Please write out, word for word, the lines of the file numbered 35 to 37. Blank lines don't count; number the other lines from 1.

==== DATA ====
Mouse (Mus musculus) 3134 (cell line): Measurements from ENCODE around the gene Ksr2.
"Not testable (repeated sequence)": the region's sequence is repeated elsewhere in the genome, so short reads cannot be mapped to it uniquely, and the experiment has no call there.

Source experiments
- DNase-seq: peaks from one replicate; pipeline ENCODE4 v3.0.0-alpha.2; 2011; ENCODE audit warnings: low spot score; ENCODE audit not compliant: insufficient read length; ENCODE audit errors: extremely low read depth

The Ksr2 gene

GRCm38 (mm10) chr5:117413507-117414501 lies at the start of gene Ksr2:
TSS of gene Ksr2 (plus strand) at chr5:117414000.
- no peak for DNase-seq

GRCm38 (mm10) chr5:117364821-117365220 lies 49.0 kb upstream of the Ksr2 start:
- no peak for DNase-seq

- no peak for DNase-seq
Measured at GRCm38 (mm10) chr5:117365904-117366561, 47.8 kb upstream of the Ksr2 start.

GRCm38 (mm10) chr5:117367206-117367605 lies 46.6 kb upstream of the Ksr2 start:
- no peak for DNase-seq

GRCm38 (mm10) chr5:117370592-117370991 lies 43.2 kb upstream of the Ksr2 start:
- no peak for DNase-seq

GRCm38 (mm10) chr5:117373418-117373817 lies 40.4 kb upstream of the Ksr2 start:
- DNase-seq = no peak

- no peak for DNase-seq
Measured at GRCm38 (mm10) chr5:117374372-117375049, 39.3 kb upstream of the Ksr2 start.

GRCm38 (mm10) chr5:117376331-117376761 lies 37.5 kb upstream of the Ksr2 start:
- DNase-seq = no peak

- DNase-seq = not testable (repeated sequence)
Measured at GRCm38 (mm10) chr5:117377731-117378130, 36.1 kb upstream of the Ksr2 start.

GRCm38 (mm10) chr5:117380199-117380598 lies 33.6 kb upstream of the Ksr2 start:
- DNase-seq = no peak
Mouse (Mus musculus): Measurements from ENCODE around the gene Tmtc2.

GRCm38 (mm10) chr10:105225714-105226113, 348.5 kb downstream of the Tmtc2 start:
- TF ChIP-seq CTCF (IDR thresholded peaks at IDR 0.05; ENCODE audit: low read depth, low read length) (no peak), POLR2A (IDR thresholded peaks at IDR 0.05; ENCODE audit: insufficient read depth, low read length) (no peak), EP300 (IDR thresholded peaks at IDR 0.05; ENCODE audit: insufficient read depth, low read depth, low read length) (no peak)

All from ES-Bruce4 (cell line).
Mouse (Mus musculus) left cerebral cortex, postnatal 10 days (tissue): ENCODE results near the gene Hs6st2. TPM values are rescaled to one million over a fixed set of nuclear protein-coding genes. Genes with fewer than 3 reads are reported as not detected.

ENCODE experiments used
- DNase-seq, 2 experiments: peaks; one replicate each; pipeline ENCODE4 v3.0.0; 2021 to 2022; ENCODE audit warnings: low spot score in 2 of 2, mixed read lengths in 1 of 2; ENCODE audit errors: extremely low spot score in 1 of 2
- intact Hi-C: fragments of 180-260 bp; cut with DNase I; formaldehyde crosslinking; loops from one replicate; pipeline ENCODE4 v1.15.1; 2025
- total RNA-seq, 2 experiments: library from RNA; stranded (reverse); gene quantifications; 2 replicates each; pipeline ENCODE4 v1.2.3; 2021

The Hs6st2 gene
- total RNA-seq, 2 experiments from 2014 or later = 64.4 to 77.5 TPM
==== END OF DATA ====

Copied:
- total RNA-seq, 2 experiments: library from RNA; stranded (reverse); gene quantifications; 2 replicates each; pipeline ENCODE4 v1.2.3; 2021

The Hs6st2 gene
- total RNA-seq, 2 experiments from 2014 or later = 64.4 to 77.5 TPM